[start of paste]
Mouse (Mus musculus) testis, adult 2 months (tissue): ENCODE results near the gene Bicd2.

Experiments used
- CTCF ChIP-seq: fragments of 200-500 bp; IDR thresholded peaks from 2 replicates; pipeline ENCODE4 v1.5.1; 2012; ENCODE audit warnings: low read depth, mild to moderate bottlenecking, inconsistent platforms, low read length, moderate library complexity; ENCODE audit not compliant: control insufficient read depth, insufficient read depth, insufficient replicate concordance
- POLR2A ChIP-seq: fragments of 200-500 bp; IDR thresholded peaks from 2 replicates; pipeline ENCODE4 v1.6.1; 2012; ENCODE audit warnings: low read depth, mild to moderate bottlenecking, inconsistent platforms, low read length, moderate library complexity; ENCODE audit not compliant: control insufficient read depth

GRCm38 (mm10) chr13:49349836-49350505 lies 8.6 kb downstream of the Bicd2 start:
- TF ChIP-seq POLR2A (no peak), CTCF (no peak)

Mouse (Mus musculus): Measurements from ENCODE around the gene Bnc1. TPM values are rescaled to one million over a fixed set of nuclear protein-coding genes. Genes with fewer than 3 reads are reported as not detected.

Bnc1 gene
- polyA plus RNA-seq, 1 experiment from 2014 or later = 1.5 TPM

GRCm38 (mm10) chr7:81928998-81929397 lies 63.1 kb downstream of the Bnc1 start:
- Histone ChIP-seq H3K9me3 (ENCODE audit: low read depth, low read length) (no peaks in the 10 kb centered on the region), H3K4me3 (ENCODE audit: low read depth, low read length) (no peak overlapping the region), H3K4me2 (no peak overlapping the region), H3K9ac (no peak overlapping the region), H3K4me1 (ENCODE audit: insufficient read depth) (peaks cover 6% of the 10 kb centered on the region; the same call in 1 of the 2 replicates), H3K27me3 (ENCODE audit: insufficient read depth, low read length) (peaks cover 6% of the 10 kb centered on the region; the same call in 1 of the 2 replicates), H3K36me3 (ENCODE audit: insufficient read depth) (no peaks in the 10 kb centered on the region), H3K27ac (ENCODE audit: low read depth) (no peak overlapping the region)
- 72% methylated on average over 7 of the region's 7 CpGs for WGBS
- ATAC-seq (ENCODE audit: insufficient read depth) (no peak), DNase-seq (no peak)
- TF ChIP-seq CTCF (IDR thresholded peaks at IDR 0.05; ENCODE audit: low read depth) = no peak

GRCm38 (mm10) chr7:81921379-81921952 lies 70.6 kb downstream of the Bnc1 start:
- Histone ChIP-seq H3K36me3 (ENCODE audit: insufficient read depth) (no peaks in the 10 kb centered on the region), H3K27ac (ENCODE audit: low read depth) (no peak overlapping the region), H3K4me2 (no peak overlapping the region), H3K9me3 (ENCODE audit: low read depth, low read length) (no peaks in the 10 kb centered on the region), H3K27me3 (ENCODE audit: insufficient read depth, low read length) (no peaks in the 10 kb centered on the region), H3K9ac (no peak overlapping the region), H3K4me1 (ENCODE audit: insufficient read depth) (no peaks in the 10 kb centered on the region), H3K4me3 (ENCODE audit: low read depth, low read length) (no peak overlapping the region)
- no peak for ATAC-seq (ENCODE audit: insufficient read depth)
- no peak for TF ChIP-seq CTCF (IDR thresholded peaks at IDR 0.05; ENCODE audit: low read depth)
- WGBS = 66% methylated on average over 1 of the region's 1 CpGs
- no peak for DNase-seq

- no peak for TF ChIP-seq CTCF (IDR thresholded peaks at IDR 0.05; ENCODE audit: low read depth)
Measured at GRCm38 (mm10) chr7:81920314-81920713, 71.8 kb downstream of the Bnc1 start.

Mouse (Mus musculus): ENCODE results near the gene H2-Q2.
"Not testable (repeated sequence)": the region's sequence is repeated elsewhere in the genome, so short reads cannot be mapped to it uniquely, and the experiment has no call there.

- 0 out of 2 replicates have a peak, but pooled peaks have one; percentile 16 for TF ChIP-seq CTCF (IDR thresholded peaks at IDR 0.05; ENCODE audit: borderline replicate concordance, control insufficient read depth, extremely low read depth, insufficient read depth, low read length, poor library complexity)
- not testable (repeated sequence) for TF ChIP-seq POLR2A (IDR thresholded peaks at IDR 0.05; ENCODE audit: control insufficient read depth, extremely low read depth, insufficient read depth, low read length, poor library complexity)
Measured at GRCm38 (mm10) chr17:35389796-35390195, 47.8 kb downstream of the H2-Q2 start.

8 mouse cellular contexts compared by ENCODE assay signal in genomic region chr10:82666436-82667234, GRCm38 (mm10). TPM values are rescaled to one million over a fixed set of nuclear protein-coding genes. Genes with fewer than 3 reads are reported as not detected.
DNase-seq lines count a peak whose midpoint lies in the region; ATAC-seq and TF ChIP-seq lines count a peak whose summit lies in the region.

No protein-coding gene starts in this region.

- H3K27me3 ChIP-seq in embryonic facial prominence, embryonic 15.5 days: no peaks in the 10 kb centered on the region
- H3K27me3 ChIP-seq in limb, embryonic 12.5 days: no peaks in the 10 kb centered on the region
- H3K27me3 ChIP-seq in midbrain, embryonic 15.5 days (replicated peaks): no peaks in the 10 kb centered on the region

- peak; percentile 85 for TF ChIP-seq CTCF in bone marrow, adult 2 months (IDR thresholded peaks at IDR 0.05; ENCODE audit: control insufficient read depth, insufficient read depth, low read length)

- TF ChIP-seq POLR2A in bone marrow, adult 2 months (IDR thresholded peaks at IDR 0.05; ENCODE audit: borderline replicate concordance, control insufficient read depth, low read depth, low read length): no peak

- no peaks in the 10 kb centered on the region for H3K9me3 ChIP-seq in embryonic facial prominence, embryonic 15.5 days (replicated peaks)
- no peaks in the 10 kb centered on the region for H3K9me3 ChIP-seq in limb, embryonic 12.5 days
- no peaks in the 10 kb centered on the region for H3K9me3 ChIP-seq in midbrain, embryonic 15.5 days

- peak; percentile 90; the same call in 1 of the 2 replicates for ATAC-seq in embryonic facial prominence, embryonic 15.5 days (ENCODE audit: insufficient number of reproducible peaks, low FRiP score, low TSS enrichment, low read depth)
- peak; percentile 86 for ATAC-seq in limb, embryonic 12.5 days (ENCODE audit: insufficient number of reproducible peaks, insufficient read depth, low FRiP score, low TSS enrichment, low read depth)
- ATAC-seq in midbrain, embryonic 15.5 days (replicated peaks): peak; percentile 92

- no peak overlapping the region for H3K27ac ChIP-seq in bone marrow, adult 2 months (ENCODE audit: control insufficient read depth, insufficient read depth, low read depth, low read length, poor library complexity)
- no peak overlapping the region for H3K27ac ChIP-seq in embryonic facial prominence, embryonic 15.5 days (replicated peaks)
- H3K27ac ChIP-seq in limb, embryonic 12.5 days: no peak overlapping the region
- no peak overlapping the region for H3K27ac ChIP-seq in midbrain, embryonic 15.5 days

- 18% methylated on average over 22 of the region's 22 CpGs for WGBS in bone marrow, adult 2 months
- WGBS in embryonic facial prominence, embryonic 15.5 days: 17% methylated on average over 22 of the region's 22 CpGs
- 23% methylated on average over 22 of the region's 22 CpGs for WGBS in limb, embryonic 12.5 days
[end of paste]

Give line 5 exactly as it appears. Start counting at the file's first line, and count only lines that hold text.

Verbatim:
GRCm38 (mm10) chr13:49349836-49350505 lies 8.6 kb downstream of the Bicd2 start: